Does Obama’s election and re-election signify an historic ideological shift in America? My sense is that for the first time in the nation’s history, "the left" now constitute a majority, if only barely so. (Obama received 50.4 percent of the popular vote; Romney received 48.1 percent.)
You could sense this during the recent presidential campaign. For the first time, when facing off against their Democratic opponents, most Republicans seemed apprehensive about dealing with moral issues such as abortion, religious rights and homosexual "marriage." Could it be that they also sensed the cultural shift on these issues? When they were publicly cross-examined on these topics by left-wing media gurus such as CNN’s Piers Morgan, they generally tried to steer the conversation to "safer" topics such as unemployment, deficit reduction and the economy.
Remember when Republican leaders would champion the cause of "the silent majority?" The majority of Americans were, up until very recently, relatively conservative. They were called "silent" because the left-leaning media controlled the cultural dialogue. My sense is that the mass media and the public education system (both generally advocates for "the left") have, after decades of cultural engineering, finally helped create a slight but significant pro-left majority. This is particularly true in the densely populated states in the Northeast, the West coast and the Great Lakes region – where, unsurprisingly, Obama did best during the recent election.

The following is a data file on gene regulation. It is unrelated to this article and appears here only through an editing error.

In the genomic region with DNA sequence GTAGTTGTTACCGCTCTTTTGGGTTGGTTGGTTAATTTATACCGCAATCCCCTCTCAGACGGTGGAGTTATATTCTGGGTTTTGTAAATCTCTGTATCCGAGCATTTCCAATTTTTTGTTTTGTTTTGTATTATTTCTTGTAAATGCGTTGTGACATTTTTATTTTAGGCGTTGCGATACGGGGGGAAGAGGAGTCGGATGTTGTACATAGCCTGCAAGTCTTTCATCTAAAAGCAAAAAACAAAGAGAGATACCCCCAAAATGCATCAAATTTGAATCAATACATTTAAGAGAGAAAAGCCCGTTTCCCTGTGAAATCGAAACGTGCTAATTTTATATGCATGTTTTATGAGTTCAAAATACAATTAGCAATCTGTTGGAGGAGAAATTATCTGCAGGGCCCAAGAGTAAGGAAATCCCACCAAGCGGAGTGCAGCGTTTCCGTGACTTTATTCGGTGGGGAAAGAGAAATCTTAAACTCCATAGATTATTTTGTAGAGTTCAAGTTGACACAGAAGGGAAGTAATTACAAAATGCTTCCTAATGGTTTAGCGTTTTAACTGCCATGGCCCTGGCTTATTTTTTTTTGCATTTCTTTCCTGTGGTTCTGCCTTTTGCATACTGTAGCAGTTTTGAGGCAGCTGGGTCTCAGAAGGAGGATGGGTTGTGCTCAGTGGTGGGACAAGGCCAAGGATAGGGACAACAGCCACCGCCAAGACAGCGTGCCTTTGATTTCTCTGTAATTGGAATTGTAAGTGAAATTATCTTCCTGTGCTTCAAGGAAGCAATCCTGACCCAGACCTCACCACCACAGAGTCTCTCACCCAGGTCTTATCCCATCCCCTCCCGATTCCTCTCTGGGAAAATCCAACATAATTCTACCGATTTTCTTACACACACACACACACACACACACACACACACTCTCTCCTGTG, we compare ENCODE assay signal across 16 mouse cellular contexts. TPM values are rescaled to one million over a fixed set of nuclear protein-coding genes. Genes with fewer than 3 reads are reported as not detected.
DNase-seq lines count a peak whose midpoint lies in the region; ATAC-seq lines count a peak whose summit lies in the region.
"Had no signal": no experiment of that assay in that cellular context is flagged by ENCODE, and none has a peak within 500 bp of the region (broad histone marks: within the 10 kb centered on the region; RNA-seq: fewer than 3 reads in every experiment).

Of course, Romney did best in the "Bible belt" (the Southern states) and in traditionally conservative states such as Texas and Arizona. It is worth noting, however, that conservative strength in these states and in the nation as a whole seems to be declining. Conservatives tend to be white, older and church going. America is becoming less white, elderly conservatives are dying or going senile, and fewer people are attending church. Coupled with these factors, many more U.S. families are dependent on some form of government assistance than ever before. This is particularly true of recent immigrants. (49.1 percent of U.S. households received some form of government support in 2011, compared to only 30 percent in 1983.) Needless to say, people dependent on government support tend to vote Democrat. Finally, immigration trends since mid-1960s have resulted in a huge increase in the number of Hispanic Americans who also, for the most part, vote Democrat.
When the leftist revolution began in earnest in the mid-sixties, the vast majority of Americans were relatively conservative, so a massive conservative backlash occurred. The wave of reaction resulted in the election of Presidents Nixon (Ford), Reagan, Bush Sr. and Bush Jr. – together they ruled the White House for 28 of the past 44 years. The Democrat, Jimmy Carter, was a one-term president and was trounced by Ronald Reagan in 1980. Democrat Bill Clinton defeated George Bush, Sr. in 1992 only because Ross Perot also ran for president and split the conservative vote. Obama, it seems to me, has finally broken the domination of conservatives over the presidency. Also worth noting is that Obama, unlike Democratic presidents and presidential candidates before him, blatantly championed abortion and gay "marriage" during the recent campaign because, I believe, he also sensed that the culture had moved far enough to the left.
We will certainly see future Republican presidents but, given America’s new ideological make up, don’t be surprised if they aren’t very conservative, at least on moral issues. Much of their support will probably come from voters who think like Clint Eastwood — liberal on social issues, conservative on economic issues.
This is an alarming trend for the Catholic Church in America, as it seeks to be faithful to its conservative moral teaching. Many left-wing political and cultural leaders will likely escalate their anti-Church agenda as they sense the growing power of "the liberal revolution" in America.